Because war is, in a major way, already illegal, calls to criminalize it ring in my ear a bit hollow, a bit like the rhetoric of the U.S. Congress proposing over and over again, year after year, to re-criminalize torture, rather than prosecuting torturers under long-standing laws. But the approach to criminalizing war proposed by Irene Galtung certainly has some merit. It doesn’t exactly claim that war is now legal, but it does claim that in written law it is legal, and this strikes me as dangerous.

The argument that Irene Galtung makes is not unrelated to the argument I have long made about drone murders, namely that murder is illegal under national law and customary international law. And it is nearly identical to the argument that Marjorie Cohn and other lawyers make for the illegality of torture under customary international law — only applied to war rather than torture.

Irene Galtung’s idea is that customary international law is higher than written international law or written national law. The problem, as she readily admits, is that — being unwritten — it is highly controversial. Still, what’s needed is an act of interpretation not entirely unlike the interpretation of a written law. Galtung claims that all national constitutions provide a right to life, and that the right to use deadly force in self-defense exists only when such use is necessary for self-defense. War is deadly force, simply on a larger scale, and it is never necessary, as there are always alternatives. Therefore, logically, even if you’d be hard-pressed to get many well-paid lawyers or human rights organizations or governments or judges to admit it, war is a crime.

This argument (which I have, of course, only sketched very roughly) is smart, logical, and educationally useful. I plan to repeat it often. But what appeals to “customary law” come down to are attempts to radically change legal custom on the authority of current legal custom (reinterpreted). That this couldn’t be helped by also pointing to existing laws like the Kellogg-Briand Pact is difficult for me to imagine. In fact, later in the book the authors cite the UN’s Declaration of the Right of the Peoples to Peace. That we have a right to peace means that we have a right to the absence of war. The Declaration states that it:

“Emphasizes that ensuring the exercise of the right of peoples to peace demands that the policies of States be directed towards the elimination of the threat of war, particularly nuclear war, the renunciation of the use of force in international relations and the settlement of international disputes by peaceful means on the basis of the Charter of the United Nations.”

The weakness is in those last few words, as the Charter contradicts itself and permits war. The Kellogg-Briand Pact lacks that particular weakness. I would love someday to hear a clear statement from Johan Galtung on what weaknesses he thinks its carries that justify its dismissal from public awareness and use.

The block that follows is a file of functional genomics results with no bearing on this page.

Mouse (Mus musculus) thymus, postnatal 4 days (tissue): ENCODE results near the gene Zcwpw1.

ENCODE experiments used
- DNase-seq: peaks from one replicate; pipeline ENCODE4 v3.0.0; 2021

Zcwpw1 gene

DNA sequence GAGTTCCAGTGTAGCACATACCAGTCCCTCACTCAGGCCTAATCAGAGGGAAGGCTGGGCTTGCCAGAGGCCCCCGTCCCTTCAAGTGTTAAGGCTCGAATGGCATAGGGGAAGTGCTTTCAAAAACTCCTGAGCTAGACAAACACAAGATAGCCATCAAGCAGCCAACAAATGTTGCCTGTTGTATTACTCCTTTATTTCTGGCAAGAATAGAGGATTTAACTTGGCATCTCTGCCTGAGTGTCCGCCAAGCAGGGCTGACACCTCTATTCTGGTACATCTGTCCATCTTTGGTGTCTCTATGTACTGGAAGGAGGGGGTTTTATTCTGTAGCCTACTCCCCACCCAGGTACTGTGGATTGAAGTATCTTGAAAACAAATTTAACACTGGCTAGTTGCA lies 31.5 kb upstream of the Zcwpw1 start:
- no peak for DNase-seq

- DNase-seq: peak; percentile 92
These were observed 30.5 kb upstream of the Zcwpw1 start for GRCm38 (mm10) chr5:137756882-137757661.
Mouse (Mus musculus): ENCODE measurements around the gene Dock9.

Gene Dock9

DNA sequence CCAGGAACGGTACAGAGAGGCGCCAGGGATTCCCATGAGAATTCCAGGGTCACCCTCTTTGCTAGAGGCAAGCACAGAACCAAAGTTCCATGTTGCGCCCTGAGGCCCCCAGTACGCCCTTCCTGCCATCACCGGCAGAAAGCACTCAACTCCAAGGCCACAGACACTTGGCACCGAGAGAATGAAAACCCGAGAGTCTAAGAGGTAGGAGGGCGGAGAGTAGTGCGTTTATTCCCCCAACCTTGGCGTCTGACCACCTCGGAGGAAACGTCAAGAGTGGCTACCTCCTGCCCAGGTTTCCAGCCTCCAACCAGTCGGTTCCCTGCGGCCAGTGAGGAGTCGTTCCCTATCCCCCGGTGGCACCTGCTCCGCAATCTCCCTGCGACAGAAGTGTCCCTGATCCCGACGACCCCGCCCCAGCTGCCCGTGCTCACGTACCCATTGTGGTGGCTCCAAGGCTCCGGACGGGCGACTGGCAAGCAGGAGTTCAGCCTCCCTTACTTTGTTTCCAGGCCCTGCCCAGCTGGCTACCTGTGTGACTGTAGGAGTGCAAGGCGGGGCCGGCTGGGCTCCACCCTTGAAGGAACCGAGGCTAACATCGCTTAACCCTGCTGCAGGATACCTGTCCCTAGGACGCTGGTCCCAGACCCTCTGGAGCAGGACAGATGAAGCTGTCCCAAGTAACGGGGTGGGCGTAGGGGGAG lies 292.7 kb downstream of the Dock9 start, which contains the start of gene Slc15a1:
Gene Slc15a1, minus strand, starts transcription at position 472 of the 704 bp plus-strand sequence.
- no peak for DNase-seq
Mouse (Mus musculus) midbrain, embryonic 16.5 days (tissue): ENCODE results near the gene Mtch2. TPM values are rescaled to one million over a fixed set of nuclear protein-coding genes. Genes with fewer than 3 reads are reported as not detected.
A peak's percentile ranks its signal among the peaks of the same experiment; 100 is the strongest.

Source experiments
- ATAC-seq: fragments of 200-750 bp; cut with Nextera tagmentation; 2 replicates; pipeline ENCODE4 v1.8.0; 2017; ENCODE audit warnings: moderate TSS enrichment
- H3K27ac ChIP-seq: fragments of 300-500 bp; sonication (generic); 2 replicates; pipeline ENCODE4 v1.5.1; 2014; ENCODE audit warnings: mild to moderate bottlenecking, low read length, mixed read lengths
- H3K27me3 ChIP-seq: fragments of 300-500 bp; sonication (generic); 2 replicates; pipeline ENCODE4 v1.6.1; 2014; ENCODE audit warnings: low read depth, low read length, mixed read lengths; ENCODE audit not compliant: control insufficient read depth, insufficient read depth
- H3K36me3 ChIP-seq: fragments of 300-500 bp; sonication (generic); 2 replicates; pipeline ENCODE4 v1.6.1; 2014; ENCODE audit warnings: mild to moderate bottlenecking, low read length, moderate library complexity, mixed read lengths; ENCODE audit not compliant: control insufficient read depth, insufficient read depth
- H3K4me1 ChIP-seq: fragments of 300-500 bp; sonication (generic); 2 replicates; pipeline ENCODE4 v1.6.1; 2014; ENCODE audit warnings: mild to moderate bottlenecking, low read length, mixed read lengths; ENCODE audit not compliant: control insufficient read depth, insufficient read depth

You Should Watch Making of a Murderer

There’s a 10-hour documentary on Netflix with more to teach us than all the combined episodes of Star Wars. (Yes, it’s nice to see a storm trooper refuse to fight, but only until he gleefully joins in the killing for the other side, with all his victims still in masks so that we, the executioner audience, don’t have to see faces die.)

Making of a Murderer is a hugely important film, and it is in fact quite suspenseful. And I am about to SPOIL the plot for you. So please STOP READING until you’ve watched the film if you want it to include suspense. (To give you time to watch something so lengthy, I’ll also spoil the rest of the NCAA basketball season and tournament for you. Virginia wins.)

HAVE YOU STOPPED READING IF YOU DON’T WANT THE PLOT SPOILED?

Good.

I’m going to assume you’ve seen Making of a Murderer or are not concerned about the element of suspense.

The reason I find a need to write about this is because it exposes a silent epidemic. If child abuse or rape or child labor or some other horror were never talked about, an article or book exposing an unknown epidemic would be quite valuable. And, historically, a video documenting such a thing would be remarkable.

This past year, videos filmed primarily on telephones have exposed the long-pre-existing epidemic of U.S. police murdering unarmed people. We still don’t know the full size of that epidemic. It will of course pale beside something like cancer, while dwarfing other horrors about which we are trained to obsess, such as Islamic terrorism.

Making of a Murderer exposes something else that police do. But this is a horror that cannot be documented in a 5-minute video. It takes 10 hours. What police, together with prosecutors do, on a significant scale but a scale we have not yet tried to measure, is this: they frame innocent people and send them to prison.

The psychology involved is tantalizing but a bit of a distraction. When a police officer shoots an unarmed kid, we can ask whether the act grew out of sadism or racism or fear or carelessness. The fact is it grew out of impunity. When police and prosecutors — and judges and juries — railroad innocent people to prison, we can ask whether they’ve acted out of malice, ignorance, fear, or recklessness. The fact is that they’ve acted out of a sense of untouchable power.